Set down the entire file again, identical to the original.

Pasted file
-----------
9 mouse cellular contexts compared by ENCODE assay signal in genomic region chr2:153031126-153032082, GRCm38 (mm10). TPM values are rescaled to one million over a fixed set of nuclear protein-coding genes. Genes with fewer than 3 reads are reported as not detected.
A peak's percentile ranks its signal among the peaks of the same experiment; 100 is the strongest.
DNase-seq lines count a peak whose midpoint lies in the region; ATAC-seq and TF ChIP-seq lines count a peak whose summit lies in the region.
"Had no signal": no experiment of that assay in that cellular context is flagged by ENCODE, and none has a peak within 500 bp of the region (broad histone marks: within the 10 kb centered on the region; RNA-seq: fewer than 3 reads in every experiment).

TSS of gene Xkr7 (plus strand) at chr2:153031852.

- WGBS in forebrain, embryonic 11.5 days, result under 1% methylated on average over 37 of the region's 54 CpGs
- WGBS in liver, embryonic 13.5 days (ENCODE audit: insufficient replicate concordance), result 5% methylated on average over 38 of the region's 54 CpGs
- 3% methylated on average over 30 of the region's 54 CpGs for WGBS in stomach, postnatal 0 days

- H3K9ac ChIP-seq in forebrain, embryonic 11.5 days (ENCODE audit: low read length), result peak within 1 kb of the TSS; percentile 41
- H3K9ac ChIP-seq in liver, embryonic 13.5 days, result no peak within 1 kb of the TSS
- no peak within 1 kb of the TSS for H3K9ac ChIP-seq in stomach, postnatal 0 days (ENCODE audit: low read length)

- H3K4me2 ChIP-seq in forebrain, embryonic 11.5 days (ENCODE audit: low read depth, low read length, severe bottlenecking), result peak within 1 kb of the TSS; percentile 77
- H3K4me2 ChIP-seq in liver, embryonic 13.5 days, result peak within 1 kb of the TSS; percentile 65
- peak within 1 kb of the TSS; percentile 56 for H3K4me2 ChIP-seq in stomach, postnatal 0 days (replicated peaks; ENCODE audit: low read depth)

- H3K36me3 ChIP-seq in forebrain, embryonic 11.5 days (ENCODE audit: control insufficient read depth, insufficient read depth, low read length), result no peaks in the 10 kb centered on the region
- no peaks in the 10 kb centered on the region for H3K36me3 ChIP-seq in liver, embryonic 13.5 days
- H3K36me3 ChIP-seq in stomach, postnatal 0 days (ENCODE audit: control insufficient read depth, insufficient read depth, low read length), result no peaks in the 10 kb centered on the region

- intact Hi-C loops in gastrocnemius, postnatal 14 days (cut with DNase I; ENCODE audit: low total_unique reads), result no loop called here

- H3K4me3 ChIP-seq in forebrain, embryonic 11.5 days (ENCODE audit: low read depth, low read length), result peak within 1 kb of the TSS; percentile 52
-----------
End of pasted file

9 mouse cellular contexts compared by ENCODE assay signal in genomic region chr2:153031126-153032082, GRCm38 (mm10). TPM values are rescaled to one million over a fixed set of nuclear protein-coding genes. Genes with fewer than 3 reads are reported as not detected.
A peak's percentile ranks its signal among the peaks of the same experiment; 100 is the strongest.
DNase-seq lines count a peak whose midpoint lies in the region; ATAC-seq and TF ChIP-seq lines count a peak whose summit lies in the region.
"Had no signal": no experiment of that assay in that cellular context is flagged by ENCODE, and none has a peak within 500 bp of the region (broad histone marks: within the 10 kb centered on the region; RNA-seq: fewer than 3 reads in every experiment).

TSS of gene Xkr7 (plus strand) at chr2:153031852.

- WGBS in forebrain, embryonic 11.5 days, result under 1% methylated on average over 37 of the region's 54 CpGs
- WGBS in liver, embryonic 13.5 days (ENCODE audit: insufficient replicate concordance), result 5% methylated on average over 38 of the region's 54 CpGs
- 3% methylated on average over 30 of the region's 54 CpGs for WGBS in stomach, postnatal 0 days

- H3K9ac ChIP-seq in forebrain, embryonic 11.5 days (ENCODE audit: low read length), result peak within 1 kb of the TSS; percentile 41
- H3K9ac ChIP-seq in liver, embryonic 13.5 days, result no peak within 1 kb of the TSS
- no peak within 1 kb of the TSS for H3K9ac ChIP-seq in stomach, postnatal 0 days (ENCODE audit: low read length)

- H3K4me2 ChIP-seq in forebrain, embryonic 11.5 days (ENCODE audit: low read depth, low read length, severe bottlenecking), result peak within 1 kb of the TSS; percentile 77
- H3K4me2 ChIP-seq in liver, embryonic 13.5 days, result peak within 1 kb of the TSS; percentile 65
- peak within 1 kb of the TSS; percentile 56 for H3K4me2 ChIP-seq in stomach, postnatal 0 days (replicated peaks; ENCODE audit: low read depth)

- H3K36me3 ChIP-seq in forebrain, embryonic 11.5 days (ENCODE audit: control insufficient read depth, insufficient read depth, low read length), result no peaks in the 10 kb centered on the region
- no peaks in the 10 kb centered on the region for H3K36me3 ChIP-seq in liver, embryonic 13.5 days
- H3K36me3 ChIP-seq in stomach, postnatal 0 days (ENCODE audit: control insufficient read depth, insufficient read depth, low read length), result no peaks in the 10 kb centered on the region

- intact Hi-C loops in gastrocnemius, postnatal 14 days (cut with DNase I; ENCODE audit: low total_unique reads), result no loop called here

- H3K4me3 ChIP-seq in forebrain, embryonic 11.5 days (ENCODE audit: low read depth, low read length), result peak within 1 kb of the TSS; percentile 52